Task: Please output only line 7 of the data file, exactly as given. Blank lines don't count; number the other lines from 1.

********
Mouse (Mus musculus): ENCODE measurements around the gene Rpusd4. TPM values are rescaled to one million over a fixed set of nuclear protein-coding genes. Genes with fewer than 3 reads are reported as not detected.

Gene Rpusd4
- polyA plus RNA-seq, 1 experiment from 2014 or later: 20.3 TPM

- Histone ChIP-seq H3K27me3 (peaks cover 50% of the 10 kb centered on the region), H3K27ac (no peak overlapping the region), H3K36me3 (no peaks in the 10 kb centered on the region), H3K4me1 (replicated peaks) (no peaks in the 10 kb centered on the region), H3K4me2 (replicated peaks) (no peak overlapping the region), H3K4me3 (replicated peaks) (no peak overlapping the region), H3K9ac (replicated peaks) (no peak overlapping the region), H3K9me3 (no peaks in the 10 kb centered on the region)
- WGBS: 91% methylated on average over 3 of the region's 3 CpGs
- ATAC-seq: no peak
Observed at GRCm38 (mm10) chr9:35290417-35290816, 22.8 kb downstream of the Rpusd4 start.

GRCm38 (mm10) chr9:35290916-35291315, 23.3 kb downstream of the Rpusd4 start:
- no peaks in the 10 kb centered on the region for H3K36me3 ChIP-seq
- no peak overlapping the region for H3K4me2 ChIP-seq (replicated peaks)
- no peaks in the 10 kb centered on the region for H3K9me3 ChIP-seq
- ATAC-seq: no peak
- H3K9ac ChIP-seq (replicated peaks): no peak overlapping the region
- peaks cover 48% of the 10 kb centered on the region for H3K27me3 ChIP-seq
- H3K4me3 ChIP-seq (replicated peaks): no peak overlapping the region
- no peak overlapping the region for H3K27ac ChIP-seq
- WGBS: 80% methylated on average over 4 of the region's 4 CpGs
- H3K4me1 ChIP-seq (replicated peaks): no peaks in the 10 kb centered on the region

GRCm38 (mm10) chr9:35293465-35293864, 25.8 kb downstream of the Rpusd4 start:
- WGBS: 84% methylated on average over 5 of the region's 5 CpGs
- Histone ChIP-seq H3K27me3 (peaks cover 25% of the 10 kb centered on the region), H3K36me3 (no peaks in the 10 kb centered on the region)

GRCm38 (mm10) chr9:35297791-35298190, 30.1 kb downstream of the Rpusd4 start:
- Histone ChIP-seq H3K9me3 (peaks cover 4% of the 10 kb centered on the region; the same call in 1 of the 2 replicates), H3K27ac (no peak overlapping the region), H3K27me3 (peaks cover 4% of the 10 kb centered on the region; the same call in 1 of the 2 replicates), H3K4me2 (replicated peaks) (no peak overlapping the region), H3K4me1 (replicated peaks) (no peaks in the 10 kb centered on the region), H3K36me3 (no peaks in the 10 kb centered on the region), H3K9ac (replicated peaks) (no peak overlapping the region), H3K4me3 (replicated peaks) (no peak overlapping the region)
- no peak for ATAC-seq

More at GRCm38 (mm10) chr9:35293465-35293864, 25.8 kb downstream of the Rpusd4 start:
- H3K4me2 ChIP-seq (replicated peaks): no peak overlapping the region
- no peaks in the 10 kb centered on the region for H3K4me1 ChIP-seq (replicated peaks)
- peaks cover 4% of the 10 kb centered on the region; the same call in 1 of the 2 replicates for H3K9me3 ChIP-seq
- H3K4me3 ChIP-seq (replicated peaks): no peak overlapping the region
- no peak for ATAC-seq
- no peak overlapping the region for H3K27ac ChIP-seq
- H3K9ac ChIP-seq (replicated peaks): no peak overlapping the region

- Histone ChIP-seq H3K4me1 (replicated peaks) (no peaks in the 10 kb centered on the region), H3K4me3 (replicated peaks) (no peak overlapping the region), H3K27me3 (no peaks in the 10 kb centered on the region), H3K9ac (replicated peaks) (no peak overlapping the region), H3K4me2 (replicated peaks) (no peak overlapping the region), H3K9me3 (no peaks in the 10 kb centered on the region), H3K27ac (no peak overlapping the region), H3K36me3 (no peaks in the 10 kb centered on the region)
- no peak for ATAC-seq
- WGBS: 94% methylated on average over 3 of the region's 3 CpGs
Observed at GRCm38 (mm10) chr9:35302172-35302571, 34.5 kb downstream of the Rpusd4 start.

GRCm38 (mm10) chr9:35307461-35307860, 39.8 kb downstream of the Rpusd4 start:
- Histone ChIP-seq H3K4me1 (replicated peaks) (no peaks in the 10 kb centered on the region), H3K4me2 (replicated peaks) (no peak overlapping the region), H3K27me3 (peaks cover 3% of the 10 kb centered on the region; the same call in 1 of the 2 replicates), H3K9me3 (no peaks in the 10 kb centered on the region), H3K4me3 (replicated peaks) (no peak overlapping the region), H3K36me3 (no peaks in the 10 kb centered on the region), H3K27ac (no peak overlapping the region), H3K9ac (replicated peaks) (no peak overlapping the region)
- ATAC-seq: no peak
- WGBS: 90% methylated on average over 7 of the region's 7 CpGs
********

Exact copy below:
Observed at GRCm38 (mm10) chr9:35290417-35290816, 22.8 kb downstream of the Rpusd4 start.